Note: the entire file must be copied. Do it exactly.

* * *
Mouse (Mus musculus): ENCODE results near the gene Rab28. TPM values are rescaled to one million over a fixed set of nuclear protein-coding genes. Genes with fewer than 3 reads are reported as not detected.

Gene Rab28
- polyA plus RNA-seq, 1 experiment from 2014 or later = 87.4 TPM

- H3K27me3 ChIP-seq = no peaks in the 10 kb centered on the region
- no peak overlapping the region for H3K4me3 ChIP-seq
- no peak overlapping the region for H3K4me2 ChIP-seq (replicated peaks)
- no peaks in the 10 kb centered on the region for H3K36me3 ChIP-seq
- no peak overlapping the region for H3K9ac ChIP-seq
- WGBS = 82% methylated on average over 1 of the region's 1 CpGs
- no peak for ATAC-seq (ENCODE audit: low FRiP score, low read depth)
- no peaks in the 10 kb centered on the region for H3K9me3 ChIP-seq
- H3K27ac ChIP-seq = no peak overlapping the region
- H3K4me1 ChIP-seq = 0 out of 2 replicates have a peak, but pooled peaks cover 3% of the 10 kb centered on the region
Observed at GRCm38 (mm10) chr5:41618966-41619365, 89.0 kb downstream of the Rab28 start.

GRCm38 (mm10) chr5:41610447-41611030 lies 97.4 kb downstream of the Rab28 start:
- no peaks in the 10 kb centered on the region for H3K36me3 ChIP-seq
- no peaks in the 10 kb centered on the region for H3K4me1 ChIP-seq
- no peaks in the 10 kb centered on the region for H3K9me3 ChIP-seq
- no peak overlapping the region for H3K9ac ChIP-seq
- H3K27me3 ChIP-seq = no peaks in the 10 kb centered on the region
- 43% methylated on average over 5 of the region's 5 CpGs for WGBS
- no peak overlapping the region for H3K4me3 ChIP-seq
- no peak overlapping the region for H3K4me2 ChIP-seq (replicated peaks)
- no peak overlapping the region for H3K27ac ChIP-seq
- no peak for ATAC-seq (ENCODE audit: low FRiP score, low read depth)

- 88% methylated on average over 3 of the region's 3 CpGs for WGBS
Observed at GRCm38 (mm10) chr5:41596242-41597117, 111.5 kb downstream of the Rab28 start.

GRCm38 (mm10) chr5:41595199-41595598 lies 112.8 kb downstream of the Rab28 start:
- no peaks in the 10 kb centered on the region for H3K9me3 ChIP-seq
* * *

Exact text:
Mouse (Mus musculus): ENCODE results near the gene Rab28. TPM values are rescaled to one million over a fixed set of nuclear protein-coding genes. Genes with fewer than 3 reads are reported as not detected.

Gene Rab28
- polyA plus RNA-seq, 1 experiment from 2014 or later = 87.4 TPM

- H3K27me3 ChIP-seq = no peaks in the 10 kb centered on the region
- no peak overlapping the region for H3K4me3 ChIP-seq
- no peak overlapping the region for H3K4me2 ChIP-seq (replicated peaks)
- no peaks in the 10 kb centered on the region for H3K36me3 ChIP-seq
- no peak overlapping the region for H3K9ac ChIP-seq
- WGBS = 82% methylated on average over 1 of the region's 1 CpGs
- no peak for ATAC-seq (ENCODE audit: low FRiP score, low read depth)
- no peaks in the 10 kb centered on the region for H3K9me3 ChIP-seq
- H3K27ac ChIP-seq = no peak overlapping the region
- H3K4me1 ChIP-seq = 0 out of 2 replicates have a peak, but pooled peaks cover 3% of the 10 kb centered on the region
Observed at GRCm38 (mm10) chr5:41618966-41619365, 89.0 kb downstream of the Rab28 start.

GRCm38 (mm10) chr5:41610447-41611030 lies 97.4 kb downstream of the Rab28 start:
- no peaks in the 10 kb centered on the region for H3K36me3 ChIP-seq
- no peaks in the 10 kb centered on the region for H3K4me1 ChIP-seq
- no peaks in the 10 kb centered on the region for H3K9me3 ChIP-seq
- no peak overlapping the region for H3K9ac ChIP-seq
- H3K27me3 ChIP-seq = no peaks in the 10 kb centered on the region
- 43% methylated on average over 5 of the region's 5 CpGs for WGBS
- no peak overlapping the region for H3K4me3 ChIP-seq
- no peak overlapping the region for H3K4me2 ChIP-seq (replicated peaks)
- no peak overlapping the region for H3K27ac ChIP-seq
- no peak for ATAC-seq (ENCODE audit: low FRiP score, low read depth)

- 88% methylated on average over 3 of the region's 3 CpGs for WGBS
Observed at GRCm38 (mm10) chr5:41596242-41597117, 111.5 kb downstream of the Rab28 start.

GRCm38 (mm10) chr5:41595199-41595598 lies 112.8 kb downstream of the Rab28 start:
- no peaks in the 10 kb centered on the region for H3K9me3 ChIP-seq